Does the average person shop for energy products through their utility? We know that customer preferences for shopping, particularly for Millennials and Gen Xers, is shifting toward online or mobile phone and away from traditional “brick and mortar” stores—51% of Americans think shopping online is the best way to shop (source: Big Commerce). But, how does that translate for utilities? Consumers embrace new products, adapt to new services more quickly and spend significant time researching and comparing online shopping options prior to making purchases. Product reviews and word-of-mouth opinions carry more weight than ever, and visual representations including product displays are expected to “come alive” during the purchase process. Such changing consumer behavior requires that traditional marketing tactics evolve to meet these shifting consumer demands, and utilities are not the exception. Continue reading
‘Tis the season when your loved ones ask what you need (or, in my case, your kids proclaim what they want)! In the spirit of gift-giving, we penned a letter to Energy Santa with our “wish list” of energy-related products and services. The ideas are based on results from our 2016 Utility Trusted Brand & Customer Engagement™ study, and although they apply to energy consumers in general, we’re focusing on the group nearly every company hopes Santa will deliver—Millennials.
It’s going to be hard to “wow” next gen energy users. They are more socially conscious and not nearly as loyal or trusting as their parents and grandparents when it comes to products, services and brands. And more than ever before, the technology people use and the content they engage with really defines them as individuals and members of a larger social community. The platform for the future of the electricity industry is taking shape now, and it’s squarely focused on how utilities adapt, evolve and transform to meet the expectations placed on their doorstep by Millennials and even Generation Z. Is your brand ready?
Over the past several years, Market Strategies has been consulting with many of our energy utility clients to help them gain a deeper understanding of their customers’ changing expectations. To be viewed as a “utility of the future,” customer relationships must evolve from simply providing reliable service to offering new product/service offerings—such as community and rooftop solar, electric vehicle charging stations, home automation and back-up power. But it also means enhanced customer service and related capabilities like improved automated self-service systems and interactive communications to meet the growing demand for multi-channel and mobile communications.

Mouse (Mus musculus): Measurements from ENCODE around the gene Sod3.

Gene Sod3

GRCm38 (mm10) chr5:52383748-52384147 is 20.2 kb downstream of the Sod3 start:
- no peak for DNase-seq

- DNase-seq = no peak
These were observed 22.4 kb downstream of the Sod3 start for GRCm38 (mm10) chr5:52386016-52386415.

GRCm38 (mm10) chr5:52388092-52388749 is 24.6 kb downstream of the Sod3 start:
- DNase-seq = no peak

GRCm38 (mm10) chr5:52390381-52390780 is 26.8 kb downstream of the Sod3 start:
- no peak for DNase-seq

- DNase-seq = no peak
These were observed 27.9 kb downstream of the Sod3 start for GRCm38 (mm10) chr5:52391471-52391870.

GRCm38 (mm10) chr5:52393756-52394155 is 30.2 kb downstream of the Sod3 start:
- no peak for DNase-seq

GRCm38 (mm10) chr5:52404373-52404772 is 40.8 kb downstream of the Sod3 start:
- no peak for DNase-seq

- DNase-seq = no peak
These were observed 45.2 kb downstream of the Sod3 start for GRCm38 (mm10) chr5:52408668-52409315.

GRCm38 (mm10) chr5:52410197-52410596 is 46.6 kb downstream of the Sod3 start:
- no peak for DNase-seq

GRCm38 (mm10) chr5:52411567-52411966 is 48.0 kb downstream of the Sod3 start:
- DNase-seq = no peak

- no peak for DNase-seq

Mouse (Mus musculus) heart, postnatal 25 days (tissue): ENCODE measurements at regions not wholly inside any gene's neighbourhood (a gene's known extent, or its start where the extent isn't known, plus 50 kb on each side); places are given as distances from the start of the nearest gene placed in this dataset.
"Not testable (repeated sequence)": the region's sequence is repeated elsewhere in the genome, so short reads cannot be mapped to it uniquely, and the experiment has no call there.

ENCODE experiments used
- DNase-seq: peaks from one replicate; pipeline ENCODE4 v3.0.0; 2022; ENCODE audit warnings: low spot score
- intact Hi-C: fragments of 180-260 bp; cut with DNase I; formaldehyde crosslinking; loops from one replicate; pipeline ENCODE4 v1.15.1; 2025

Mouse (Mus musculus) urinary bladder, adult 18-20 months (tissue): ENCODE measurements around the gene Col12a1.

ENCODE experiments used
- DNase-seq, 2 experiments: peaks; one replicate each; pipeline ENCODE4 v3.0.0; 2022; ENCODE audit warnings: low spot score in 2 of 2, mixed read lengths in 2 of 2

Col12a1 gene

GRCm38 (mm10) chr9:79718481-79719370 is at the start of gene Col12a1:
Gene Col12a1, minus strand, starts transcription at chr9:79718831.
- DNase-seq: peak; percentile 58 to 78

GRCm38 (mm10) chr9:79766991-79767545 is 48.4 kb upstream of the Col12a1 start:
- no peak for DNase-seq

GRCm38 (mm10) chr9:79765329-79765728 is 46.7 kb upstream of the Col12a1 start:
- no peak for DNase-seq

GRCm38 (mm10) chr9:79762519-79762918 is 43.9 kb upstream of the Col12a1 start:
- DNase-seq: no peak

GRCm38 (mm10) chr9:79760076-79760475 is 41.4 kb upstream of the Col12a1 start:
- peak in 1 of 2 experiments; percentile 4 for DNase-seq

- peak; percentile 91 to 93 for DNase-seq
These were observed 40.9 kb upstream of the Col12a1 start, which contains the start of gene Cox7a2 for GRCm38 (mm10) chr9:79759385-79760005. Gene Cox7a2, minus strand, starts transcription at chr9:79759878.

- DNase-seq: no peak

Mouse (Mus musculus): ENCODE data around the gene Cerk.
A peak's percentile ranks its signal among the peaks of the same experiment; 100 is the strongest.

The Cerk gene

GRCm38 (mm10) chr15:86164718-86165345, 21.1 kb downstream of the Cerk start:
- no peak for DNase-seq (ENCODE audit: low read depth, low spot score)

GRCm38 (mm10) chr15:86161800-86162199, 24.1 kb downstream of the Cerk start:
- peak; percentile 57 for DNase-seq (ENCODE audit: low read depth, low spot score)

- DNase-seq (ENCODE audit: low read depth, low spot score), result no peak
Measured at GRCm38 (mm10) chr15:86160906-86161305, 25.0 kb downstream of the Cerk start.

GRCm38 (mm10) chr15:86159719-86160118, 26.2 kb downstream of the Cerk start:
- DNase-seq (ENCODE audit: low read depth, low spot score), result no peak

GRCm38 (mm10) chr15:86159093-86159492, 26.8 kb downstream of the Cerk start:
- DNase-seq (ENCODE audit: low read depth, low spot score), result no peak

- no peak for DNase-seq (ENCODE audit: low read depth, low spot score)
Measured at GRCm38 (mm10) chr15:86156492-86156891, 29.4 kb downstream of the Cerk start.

This innovation explosion has resulted in countless stories of mass interest, from the release of the Nest thermostat to consumer demand for Tesla’s electric cars to the UK-based company that figured out how to generate power from cheese by-products (here’s hoping it’s not limburger cheese). I recently read a news story about some specific activities that utilities are undertaking to leverage the demand for new technologies that also enhance their brand presence in the marketplace, and I wanted to share them with you.
This week we celebrate St. Patrick’s Day. While not technically a holiday, here in the Midwest, it’s not only a celebration of Irish culture but also a milestone that winter is on its way out (hopefully). People will take to the streets in a sea of green to celebrate with parades, dancing and traditional Irish cuisine (does a Shamrock Shake count?). If you did not already know, wearing green is an American-born tradition that is supposed to ward off being pinched by leprechauns. But, if one gets close enough to you so you can capture it, legend has it that the leprechaun must use its magical powers to grant you three wishes–maybe even revealing its hidden pot of gold at the end of a rainbow.